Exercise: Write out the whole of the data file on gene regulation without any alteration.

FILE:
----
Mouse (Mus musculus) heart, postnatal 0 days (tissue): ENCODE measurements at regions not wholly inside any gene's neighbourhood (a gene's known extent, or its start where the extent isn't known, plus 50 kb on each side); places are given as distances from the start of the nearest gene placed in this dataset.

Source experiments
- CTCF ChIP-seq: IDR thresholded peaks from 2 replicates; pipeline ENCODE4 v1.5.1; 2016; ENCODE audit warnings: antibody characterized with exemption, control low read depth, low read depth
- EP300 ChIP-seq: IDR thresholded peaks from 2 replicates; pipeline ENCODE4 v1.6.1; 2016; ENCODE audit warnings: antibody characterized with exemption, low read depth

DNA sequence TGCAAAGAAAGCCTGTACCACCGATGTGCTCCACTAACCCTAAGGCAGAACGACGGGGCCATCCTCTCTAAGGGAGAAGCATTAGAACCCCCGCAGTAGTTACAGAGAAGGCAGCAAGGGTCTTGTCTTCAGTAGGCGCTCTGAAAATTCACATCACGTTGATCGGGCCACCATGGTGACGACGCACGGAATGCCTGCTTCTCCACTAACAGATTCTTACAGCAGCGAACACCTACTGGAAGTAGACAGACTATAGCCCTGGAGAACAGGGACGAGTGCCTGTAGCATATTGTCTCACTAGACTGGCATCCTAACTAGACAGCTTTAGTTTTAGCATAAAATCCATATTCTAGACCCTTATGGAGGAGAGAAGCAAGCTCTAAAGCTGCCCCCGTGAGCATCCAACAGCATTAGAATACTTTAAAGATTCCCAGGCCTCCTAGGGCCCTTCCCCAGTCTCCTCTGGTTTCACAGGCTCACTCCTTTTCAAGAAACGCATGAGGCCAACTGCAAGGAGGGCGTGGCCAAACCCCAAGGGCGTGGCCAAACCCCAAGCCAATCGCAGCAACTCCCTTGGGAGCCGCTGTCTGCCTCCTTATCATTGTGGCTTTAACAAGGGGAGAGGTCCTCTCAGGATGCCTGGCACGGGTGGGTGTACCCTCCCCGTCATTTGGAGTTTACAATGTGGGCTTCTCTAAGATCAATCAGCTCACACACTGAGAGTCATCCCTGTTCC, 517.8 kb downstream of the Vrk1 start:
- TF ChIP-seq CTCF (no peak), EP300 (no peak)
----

Mouse (Mus musculus) heart, postnatal 0 days (tissue): ENCODE measurements at regions not wholly inside any gene's neighbourhood (a gene's known extent, or its start where the extent isn't known, plus 50 kb on each side); places are given as distances from the start of the nearest gene placed in this dataset.

Source experiments
- CTCF ChIP-seq: IDR thresholded peaks from 2 replicates; pipeline ENCODE4 v1.5.1; 2016; ENCODE audit warnings: antibody characterized with exemption, control low read depth, low read depth
- EP300 ChIP-seq: IDR thresholded peaks from 2 replicates; pipeline ENCODE4 v1.6.1; 2016; ENCODE audit warnings: antibody characterized with exemption, low read depth

DNA sequence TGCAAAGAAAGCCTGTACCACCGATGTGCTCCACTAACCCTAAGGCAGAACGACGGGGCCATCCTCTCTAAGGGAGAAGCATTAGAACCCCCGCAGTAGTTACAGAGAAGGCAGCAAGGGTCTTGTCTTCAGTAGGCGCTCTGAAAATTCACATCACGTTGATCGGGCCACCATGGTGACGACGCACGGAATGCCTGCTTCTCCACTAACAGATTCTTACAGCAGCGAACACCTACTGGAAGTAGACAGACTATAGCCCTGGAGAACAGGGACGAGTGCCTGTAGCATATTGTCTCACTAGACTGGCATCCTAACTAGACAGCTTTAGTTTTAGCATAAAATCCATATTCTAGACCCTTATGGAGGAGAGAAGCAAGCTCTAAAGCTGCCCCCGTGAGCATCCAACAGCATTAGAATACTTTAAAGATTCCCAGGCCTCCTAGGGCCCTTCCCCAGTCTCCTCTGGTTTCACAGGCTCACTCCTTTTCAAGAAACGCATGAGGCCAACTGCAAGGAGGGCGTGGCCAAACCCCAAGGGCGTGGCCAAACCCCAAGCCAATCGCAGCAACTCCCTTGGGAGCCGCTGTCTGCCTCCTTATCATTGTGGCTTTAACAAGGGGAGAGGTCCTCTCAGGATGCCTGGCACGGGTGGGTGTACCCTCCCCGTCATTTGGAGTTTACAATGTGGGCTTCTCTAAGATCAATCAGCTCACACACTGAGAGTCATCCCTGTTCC, 517.8 kb downstream of the Vrk1 start:
- TF ChIP-seq CTCF (no peak), EP300 (no peak)